Cadwalader, Wickersham & Taft named Robert Davis Jr. as partner in its Washington D.C.-based structured finance practice. Davis Jr., who has been an attorney with Cadwalader for 14 years, concentrates his practice in the tax structuring, qualification and ERISA aspects of structured finance and capital markets transactions. "We are very pleased to welcome Bob to the Cadwalader partnership," said Cadwalader Chairman and Managing Partner Robert Link Jr.
Countrywide Securities has hired ABS trader Brett Fitzgerald to work in its Calabasas, Calif.-based offices. Fitzgerald had previously worked at Atlanta-based SunTrust Bank.
BNP Paribas hired home equity ABS trader John Lennon to work in its New York offices. Lennon previously worked for JPMorgan Securities.
Cantor Fitzgerald has opened a new office in Memphis, Tenn. and hired Scott Gruber as managing director to oversee the office's fixed-income sales and trading efforts. Gruber will report to Irvin Goldman, president and CEO of the firm's debt capital markets group. Cantor's new Memphis office will be focused on providing fixed-income sales and trading across an array of debt capital markets instruments, including MBS, ABS, corporate bonds and U.S. agency securities. This is the fifth new office the firm has opened in the last four months, other recently opened offices are located in Atlanta, Austin, Houston nd Summit, N.J.
Commerzbank AG has hired Michael Eleftheriou as senior originator and structurer for European securitization. Eleftheriou was formerly director and member of the European securitization team at Rabobank Groep. This is part of the firm's move to revamp its London-based securitization business, which includes moving Robert Jaeger from Frankfurt to London. Eleftheriou will report to Christopher McMullen, head of securitization in London, who joined the firm in August from GE Capital.
Sallie Mae reported that it experienced record consolidation loan levels in the third quarter, as it continued processing applications received from borrowers seeking to lock in long-term, fixed interest rates in advance of a nearly 2% rate reset increase. As of Sept. 30, consolidation loans made up 59% of the Sallie Mae's managed, guaranteed student loan portfolio, up from 47% last year. Additionally, the company's managed student loan portfolio totaled $121 billion, a 23% increase from $98 billion at the same time last year.
Sidley Austin Brown & Wood announced that it will open an office in Frankfurt early next year. Oliver Kessler and Jens Rinze, currently partners in the Frankfurt office of Lovells, will join Sidley Austin as partners. The Frankfurt office will initially focus on securitization, structured finance, derivatives, and international securities transactions. "We are delighted that Oliver and Jens have decided to join us," said Graham Penn, co-head of Sidley's London-based international finance group.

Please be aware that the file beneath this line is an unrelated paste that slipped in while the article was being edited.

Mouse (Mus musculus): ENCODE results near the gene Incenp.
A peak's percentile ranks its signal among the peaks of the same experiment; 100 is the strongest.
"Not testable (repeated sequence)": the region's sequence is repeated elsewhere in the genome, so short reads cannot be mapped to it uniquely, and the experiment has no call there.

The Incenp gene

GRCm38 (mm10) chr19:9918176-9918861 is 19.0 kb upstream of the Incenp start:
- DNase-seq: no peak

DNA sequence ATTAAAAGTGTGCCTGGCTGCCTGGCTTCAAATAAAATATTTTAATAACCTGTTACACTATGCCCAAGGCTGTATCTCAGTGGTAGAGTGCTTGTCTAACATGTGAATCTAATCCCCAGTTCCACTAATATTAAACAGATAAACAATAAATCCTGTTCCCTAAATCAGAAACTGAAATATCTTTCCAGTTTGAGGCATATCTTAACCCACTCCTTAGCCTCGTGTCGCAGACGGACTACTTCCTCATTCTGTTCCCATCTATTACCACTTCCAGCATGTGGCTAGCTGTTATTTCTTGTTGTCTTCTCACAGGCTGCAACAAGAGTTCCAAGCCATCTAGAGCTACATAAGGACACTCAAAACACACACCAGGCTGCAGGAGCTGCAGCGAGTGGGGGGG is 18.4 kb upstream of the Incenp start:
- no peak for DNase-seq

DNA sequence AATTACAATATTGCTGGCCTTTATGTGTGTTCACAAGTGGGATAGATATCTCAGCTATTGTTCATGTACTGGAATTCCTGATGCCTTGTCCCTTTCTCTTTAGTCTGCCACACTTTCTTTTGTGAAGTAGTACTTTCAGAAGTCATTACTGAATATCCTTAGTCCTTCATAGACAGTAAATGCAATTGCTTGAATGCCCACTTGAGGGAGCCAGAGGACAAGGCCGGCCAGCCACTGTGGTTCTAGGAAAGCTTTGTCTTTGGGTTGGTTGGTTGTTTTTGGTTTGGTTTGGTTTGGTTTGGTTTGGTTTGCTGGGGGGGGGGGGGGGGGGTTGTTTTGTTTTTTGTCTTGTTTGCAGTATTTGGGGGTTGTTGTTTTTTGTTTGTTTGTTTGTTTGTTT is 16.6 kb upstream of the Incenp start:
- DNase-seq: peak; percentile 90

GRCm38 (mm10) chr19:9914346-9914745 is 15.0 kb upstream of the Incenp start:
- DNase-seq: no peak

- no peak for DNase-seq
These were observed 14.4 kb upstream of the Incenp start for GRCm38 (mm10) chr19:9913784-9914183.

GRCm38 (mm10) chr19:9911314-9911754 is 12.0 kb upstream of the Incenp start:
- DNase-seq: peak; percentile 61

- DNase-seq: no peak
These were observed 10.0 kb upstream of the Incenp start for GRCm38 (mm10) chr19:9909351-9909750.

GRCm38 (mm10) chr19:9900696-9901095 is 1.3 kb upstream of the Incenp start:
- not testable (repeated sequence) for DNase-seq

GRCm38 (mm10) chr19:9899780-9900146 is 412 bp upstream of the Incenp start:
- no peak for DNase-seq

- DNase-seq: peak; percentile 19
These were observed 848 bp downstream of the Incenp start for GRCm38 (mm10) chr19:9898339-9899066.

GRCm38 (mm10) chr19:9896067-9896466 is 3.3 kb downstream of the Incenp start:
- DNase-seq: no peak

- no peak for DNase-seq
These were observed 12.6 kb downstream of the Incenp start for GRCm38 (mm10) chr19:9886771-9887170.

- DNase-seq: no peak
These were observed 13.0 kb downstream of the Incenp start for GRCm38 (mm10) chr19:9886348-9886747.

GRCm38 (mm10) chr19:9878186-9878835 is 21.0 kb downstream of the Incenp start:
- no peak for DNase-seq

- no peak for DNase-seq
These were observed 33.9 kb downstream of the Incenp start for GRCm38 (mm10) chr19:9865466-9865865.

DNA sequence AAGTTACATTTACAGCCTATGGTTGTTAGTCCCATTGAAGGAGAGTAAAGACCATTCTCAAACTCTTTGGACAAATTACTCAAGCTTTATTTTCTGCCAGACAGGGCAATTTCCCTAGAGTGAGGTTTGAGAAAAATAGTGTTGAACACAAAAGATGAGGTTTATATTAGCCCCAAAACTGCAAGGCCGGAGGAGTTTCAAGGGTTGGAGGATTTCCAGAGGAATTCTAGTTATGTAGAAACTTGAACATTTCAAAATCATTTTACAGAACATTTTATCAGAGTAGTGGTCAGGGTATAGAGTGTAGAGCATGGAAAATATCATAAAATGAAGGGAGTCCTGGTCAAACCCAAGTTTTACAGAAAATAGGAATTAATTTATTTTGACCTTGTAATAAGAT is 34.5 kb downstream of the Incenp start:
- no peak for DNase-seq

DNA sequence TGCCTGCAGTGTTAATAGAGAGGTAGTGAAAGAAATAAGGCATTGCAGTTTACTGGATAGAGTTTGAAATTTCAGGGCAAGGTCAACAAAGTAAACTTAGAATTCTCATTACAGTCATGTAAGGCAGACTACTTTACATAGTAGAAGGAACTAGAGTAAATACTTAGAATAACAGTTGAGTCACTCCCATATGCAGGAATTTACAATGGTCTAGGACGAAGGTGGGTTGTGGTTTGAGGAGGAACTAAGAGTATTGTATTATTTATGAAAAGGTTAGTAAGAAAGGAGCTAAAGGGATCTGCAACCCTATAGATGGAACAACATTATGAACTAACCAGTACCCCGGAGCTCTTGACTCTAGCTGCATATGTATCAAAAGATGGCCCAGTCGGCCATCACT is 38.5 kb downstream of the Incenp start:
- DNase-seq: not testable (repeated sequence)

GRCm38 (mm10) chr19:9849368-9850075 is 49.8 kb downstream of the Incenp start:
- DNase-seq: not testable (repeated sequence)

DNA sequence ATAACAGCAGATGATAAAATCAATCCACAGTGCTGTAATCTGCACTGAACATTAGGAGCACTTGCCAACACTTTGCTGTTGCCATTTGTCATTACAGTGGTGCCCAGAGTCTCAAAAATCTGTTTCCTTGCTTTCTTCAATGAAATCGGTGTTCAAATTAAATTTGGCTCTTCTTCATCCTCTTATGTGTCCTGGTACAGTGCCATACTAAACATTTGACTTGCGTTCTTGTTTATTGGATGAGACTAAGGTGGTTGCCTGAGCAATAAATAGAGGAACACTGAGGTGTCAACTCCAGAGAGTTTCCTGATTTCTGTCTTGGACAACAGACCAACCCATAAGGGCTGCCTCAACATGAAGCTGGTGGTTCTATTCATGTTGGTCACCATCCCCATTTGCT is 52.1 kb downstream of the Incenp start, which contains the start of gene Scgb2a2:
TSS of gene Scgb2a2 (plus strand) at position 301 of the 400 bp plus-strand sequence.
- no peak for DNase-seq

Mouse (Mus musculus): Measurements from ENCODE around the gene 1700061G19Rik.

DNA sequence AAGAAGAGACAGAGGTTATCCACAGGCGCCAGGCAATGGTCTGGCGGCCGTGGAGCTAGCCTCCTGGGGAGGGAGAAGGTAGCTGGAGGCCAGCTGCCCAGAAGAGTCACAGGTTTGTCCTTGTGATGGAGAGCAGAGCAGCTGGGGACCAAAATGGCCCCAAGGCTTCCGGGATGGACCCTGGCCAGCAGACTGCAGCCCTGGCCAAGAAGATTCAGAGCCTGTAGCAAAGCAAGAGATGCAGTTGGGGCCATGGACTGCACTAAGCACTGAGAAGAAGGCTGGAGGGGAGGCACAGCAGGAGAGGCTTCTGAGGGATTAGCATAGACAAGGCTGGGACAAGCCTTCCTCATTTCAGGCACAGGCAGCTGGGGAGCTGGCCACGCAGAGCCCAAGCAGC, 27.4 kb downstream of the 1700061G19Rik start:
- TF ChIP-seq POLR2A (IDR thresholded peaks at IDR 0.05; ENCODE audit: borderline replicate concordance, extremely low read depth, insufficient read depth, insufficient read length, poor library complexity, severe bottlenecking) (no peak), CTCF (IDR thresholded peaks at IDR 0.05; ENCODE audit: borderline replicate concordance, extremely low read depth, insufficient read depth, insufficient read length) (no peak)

Ford Motor Credit Co. earned $901 million in the third quarter, compared with $1.1 billion in the previous year, reflecting higher borrowing costs and lower receivable levels, offset partially by improved credit loss performance. In the quarter ending Sept. 30, Ford Motor Credit's on-balance sheet net receivables totaled $114 billion, compared with $133 billion as of year-end 2004. Additionally, managed receivables totaled $149 billion, down from $168 billion at year-end 2004, reflecting lower retail placement volumes and wholesale inventory levels.
New York Life Investment Management promoted Anthony Malloy to senior managing director and head of the firm's securities investment group. Malloy will oversee more than $100 billion in fixed-income investments, including ABS, high-yield and investment-grade corporate bonds, bank loans, private placements, emerging markets, project finance, managed by a staff of 70 investment professionals. Malloy, who joined the company in 1999, reports to Frank Ollari, executive vice president and head of the firm's fixed income business.
Citigroup Inc. last Monday posted a 35% increase in net profit over the same period last year, rising to $7.14 billion from $5.3 billion. The rise happened despite Hurricane Katrina-related setbacks and an uptick in bankruptcy filings. Citigroup said Katrina carved out $222 million in the quarter, while bankruptcy filings accounted for $124 million. The company waived $25 million worth of loan fees and interest for hurricane victims during the quarter and, like other lenders, restructured payments for its customers living in the affected areas. Lagging growth in the company's consumer finance receivables was a testament to its "ongoing decision" to stay away from aggressively priced teaser rate and interest-only mortgage products. Meanwhile, consumers flocked to rewards, new deposit and loan initiatives, leading to a 10% growth in card purchase sales and higher retail banking deposits and loans.
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